by Matt Foreman
To many of our opponents and even to many allies, the LGBT movement is a cohesive force for change. But despite our undeniable successes, particularly at the state and local level, we are not as cohesive as we might appear. And we are certainly not as cohesive as we could be. The reality is that we are two separate movements: the Human Rights Campaign and everyone else.
Imagine if we could get past these divisions and present a truly united front in the fight for complete equality for LGBT people. There is a chance to do this right now, as the HRC Board of Directors works to name a successor to its president, Joe Solmonese, who will be stepping down in March.
Because HRC’s budget accounts for half of all the policy advocacy dollars now flowing into the movement, the extent that the HRC board makes partnering with the larger community a priority for its new leader will have a huge impact on how quickly we achieve the changes that all of us want to see.
I need to start by saying that over the years I have had the privilege of working with some exceptional HRC staff, and I can point to numerous examples where HRC collaborated in a positive way with state partners on legislation, ballot measures and other activities. In addition, there’s no denying HRC’s remarkable prowess in branding and fundraising and its singular access to power brokers in our nation’s capital.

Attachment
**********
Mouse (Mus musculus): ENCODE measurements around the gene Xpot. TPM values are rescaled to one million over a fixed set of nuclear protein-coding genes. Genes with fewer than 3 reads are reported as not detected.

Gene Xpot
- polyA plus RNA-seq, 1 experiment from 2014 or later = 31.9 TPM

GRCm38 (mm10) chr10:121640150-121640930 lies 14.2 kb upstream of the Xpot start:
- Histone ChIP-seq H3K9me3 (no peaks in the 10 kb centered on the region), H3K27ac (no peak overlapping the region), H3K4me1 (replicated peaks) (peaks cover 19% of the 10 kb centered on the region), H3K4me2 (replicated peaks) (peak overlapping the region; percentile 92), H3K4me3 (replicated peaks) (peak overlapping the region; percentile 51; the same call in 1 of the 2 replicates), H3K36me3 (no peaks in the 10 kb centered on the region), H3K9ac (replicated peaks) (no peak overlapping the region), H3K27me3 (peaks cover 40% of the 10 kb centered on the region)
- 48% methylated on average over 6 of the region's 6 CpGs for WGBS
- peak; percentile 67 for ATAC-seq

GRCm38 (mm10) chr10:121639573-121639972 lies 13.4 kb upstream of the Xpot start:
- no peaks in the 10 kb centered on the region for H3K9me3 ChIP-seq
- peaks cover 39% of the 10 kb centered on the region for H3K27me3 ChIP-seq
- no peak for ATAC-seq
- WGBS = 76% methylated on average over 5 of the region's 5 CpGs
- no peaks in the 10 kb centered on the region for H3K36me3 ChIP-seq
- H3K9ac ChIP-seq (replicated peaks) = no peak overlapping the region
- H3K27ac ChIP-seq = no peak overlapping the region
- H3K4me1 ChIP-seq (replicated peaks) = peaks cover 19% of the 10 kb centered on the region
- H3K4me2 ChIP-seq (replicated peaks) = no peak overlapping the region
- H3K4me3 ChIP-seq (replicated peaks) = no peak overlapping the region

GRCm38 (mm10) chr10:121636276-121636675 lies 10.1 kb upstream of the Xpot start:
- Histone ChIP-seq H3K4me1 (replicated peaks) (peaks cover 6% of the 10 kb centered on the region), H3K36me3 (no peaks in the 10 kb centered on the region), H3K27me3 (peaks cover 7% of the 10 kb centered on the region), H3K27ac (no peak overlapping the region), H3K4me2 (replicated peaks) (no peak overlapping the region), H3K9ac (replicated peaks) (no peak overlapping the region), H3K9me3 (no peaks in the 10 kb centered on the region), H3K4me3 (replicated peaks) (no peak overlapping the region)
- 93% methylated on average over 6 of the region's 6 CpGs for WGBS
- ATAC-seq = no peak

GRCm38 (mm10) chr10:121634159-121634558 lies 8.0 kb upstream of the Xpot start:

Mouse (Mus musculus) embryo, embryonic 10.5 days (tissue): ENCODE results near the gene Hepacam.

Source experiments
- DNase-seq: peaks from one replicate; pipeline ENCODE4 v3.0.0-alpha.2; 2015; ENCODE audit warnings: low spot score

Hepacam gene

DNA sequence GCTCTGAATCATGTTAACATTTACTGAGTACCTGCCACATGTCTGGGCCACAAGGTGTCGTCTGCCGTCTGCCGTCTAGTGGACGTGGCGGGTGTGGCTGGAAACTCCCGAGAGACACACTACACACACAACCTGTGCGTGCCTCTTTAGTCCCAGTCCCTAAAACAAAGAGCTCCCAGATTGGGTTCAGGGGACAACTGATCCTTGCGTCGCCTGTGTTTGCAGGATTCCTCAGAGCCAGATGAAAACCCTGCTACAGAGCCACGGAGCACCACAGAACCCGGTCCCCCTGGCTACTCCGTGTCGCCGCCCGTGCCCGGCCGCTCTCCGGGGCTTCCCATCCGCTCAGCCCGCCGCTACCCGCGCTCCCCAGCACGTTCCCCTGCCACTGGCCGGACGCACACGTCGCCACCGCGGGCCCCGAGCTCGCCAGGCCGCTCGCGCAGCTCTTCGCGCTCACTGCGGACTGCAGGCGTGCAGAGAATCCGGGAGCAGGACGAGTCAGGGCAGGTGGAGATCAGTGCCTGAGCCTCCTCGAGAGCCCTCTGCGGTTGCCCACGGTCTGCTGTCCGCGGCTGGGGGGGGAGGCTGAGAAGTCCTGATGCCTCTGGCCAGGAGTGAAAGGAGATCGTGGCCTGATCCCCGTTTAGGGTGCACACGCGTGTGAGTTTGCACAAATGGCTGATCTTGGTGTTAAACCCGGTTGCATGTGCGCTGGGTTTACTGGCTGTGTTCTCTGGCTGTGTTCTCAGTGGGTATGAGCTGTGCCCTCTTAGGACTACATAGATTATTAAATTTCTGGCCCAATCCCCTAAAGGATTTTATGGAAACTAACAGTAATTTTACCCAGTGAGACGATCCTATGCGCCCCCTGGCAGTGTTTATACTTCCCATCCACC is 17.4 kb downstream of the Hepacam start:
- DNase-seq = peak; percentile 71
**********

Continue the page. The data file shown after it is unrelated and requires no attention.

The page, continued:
That said, the cause of LGBT equality has suffered because of a deficit of trust and a surplus of ill will between HRC and the rest of the movement. Sure, a certain amount of conflict is to be expected whenever national organizations work with state and local ones or whenever organizations of widely varying sizes, and with widely varying resources, try to work side-by-side. Turf fights are part of institutional life, gay or straight.
But the divisions between HRC and others in the movement cannot be explained away as an unavoidable by-product of movement dynamics. Over 18 years, as executive director of a local, a statewide and a national organization, I saw firsthand how HRC had a tendency to undermine movement unity. They would undertake new initiatives or announce unhelpful positions in policy areas where they had little or no expertise; they were unnecessarily vague and secretive about meetings they were holding and about people and organizations they were working with; they would take credit for things in which they’d never even been involved. In talking with dozens of leaders in the movement, I have heard these same types of complaints again and again. People say they are reluctant to share core work, contacts or strategies if HRC is in the room (and it’s clear that HRC feels the same way about others).